Howard University Hospital Malpractice

HospitalHoward University Hospital is a major hospital located in Washington D.C. It is a private, nonprofit institution affiliated with Howard University.

Howard University Hospital holds a Level 1 Trauma Center under the Division of Trauma and Critical Care. It handles more than 1,300 admissions annually and is one of the primary trauma centers for D.C. residents.

Howard University Hospital's specialized services include endocrinology, ophthalmology, podiatry, diabetes education, pharmacy services and nutrition services. Additionally, the hospital's community-based programs include the Diabetes Treatment Center, a facility that service medical needs of patients with diabetes through a multidisciplinary approach to patient care.

History of Howard University Hospital

Howard University Hospital has an uplifting history. It was originally founded as The Freedmen's Hospital in 1862 in Washington D.C. This was the first hospital to provide medical treatment to former slaves.

Eventually, it became the primary hospital for the African American community in D.C. The hospital was originally built on the grounds of Camp Barker at 13th and R Streets in Northwest Washington. In 1909, a new building was built at Bryant and 6th Street.

In 1868, Freedmen's Hospital became a teaching hospital for the Howard University Medical School. One of the first members of the school's faculty was Lieutenant Colonel Alexander T. Augusta, M.D. Col. Augusta became the first black hospital administrator in U.S. history.

Howard University Hospital has always been funded and managed by the federal government. Despite the control and management by the U.S. government, the hospital frequently found itself involved in various types of scandals from misconduct to malpractice. Numerous malpractice and misconduct cases were brought against hospital officials. In the early 20th century, the U.S. Congress authorized the construction of a new hospital facility and the new 278-bed hospital was completed in 1909. In 1967 Freedmen's Hospital was officially taken over by Howard University and the facility formally became Howard University Hospital. In 1975, the university opened a new main hospital facility building at 2041 Georgia Avenue. This remains the primary site of the hospital campus today. The original building on Bryant Street is now the home to Howard University's Cathy Hughes School of communication. Presently, Howard University continues to manage the facilities.

Recently, Howard University Hospital has been having problems making sure their health facilities get proper involvement in the East End Hospital Act. On December 18, 2018, the D.C. Council passed The  East End Health Equity Act was passed. This was an affiliation agreement with United Health Services. However, the original Act was passed without including Howard University Hospital. Traditionally, Howard University faculty and student have provided medical services to patients in Wards 7, 8 and other Wards, as well as training for hundreds of health care workers. As a result of this Act, these functions will be taken away from Howard University Hospital and transferred to George Washington University Hospital.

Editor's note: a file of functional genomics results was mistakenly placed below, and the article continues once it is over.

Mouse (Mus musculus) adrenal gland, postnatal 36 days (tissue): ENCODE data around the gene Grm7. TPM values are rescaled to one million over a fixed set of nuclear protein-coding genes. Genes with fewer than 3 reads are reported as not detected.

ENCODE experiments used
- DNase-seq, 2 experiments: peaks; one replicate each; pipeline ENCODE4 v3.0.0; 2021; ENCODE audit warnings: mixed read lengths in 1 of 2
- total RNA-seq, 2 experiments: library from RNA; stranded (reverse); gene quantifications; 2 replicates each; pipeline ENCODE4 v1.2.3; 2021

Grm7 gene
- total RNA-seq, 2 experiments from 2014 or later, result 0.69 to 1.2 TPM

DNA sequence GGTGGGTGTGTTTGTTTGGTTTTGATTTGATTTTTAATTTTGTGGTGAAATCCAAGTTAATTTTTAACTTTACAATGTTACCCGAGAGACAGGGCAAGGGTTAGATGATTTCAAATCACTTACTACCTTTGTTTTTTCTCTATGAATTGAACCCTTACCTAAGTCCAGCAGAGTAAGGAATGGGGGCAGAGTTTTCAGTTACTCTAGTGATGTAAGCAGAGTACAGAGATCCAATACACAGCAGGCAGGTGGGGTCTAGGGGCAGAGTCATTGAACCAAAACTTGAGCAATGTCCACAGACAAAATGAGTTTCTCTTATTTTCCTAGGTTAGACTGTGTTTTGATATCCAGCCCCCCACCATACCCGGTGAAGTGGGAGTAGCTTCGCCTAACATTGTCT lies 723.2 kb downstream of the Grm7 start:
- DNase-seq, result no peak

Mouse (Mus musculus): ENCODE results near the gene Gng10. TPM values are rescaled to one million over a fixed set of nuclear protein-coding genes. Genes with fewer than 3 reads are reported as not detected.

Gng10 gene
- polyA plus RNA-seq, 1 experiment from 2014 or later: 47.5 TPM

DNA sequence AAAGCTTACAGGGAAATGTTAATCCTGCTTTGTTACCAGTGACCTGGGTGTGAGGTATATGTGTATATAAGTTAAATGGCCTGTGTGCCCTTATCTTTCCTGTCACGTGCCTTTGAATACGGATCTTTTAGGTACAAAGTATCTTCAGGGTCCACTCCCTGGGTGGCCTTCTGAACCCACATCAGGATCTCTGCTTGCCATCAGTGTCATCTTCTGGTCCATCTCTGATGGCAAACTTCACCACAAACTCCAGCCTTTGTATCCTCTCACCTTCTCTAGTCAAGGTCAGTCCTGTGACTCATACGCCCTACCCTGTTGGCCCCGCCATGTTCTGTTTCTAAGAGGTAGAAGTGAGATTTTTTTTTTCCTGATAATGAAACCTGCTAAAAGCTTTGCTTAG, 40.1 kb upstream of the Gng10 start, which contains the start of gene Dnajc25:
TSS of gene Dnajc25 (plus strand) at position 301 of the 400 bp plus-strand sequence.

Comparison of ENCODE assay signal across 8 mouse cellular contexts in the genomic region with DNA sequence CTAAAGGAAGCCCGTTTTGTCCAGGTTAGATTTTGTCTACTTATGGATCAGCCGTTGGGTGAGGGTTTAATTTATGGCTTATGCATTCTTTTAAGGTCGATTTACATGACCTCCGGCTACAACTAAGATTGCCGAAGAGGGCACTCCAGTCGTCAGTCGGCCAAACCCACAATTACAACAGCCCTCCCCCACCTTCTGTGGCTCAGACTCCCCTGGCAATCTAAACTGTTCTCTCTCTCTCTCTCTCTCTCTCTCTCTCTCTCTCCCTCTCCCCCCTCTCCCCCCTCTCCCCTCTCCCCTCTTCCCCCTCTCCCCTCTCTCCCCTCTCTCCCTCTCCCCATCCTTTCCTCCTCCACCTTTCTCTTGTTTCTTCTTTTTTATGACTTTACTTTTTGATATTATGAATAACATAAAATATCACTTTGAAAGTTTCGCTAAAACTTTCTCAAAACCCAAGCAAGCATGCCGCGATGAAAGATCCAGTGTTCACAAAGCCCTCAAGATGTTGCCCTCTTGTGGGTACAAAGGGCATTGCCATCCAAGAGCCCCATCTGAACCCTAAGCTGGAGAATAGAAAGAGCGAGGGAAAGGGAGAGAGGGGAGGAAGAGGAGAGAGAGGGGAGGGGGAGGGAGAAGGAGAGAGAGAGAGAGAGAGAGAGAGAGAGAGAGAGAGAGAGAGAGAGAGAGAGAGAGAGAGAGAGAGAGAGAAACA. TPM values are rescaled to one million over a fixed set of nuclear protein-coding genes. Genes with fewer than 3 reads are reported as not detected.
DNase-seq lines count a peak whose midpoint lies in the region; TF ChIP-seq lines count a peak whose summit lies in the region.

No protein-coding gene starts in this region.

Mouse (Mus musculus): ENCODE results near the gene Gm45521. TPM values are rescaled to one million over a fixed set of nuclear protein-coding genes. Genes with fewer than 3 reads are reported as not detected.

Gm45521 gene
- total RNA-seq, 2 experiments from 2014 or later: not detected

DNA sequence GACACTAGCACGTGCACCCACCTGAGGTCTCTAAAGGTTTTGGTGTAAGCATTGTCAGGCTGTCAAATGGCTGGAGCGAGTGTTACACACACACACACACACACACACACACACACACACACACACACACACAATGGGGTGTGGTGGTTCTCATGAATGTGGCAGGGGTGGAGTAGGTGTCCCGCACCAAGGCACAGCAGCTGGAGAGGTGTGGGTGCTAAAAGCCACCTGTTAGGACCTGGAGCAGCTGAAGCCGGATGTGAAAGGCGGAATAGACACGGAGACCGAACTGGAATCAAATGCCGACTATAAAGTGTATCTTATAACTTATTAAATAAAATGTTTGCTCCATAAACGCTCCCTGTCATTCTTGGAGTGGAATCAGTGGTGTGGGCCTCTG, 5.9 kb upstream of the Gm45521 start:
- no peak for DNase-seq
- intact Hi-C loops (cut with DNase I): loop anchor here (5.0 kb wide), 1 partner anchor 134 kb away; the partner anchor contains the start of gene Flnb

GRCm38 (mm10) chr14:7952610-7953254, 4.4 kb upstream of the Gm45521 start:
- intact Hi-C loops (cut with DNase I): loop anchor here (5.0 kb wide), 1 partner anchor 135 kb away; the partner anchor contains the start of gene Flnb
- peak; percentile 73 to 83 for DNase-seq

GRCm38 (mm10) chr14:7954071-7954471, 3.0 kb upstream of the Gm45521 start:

Howard University Hospital Recent Rankings

Howard University Hospital generally receives lower rankings compared to other hospitals in the District of Columbia. According to U.S News & World Report, Howard University Hospital is rated high performing in only 2 adult procedures and conditions: chronic obstructive pulmonary disease (COPD) & heart failure. It is acknowledged as a general medical and surgical facility and a teaching hospital. U.S. News evaluates each hospital in up to 16 different medical specialties. The top 50 hospitals are nationally ranked based on hospital performances indicators.

Unlike many of the hospitals in D.C., Howard University Hospital is not ranked in any adult specialty rankings. Additionally, most of the procedures or condition are not ranked either. In order for the hospital's procedures and conditions to be ranked, they must have a significant number of patients treated during the evaluation period. Only two procedures are high performing: Chronic Obstructive Pulmonary Disease (COPD) and Heart Failure.

While Howard is struggling, the lack of hospitals that deliver babies in D.C. is leading to more patients. The maternal mortality rate in D.C. is 41 out of 100,000 which is not an acceptable rate for a developed country.

The quality of a hospital's bond rating is sometimes correlated with the institution's bond rating. Howard's 2019 bond rating reflects the struggles of the hospital.

Howard University Hospital and Medical Malpractice

A brutal 2017 article in the Washington Post revealed that Howard University Hospital may be coming apart at the seams. According to the Post story, HUH has been plagued by financial problems, accreditation troubles, empty beds, and a mass exodus of doctors and hospital administrators. To make matters even worse, the Post found that Howard University Hospital has been nearly overrun by a wave of medical malpractice lawsuits and payouts over the last decade.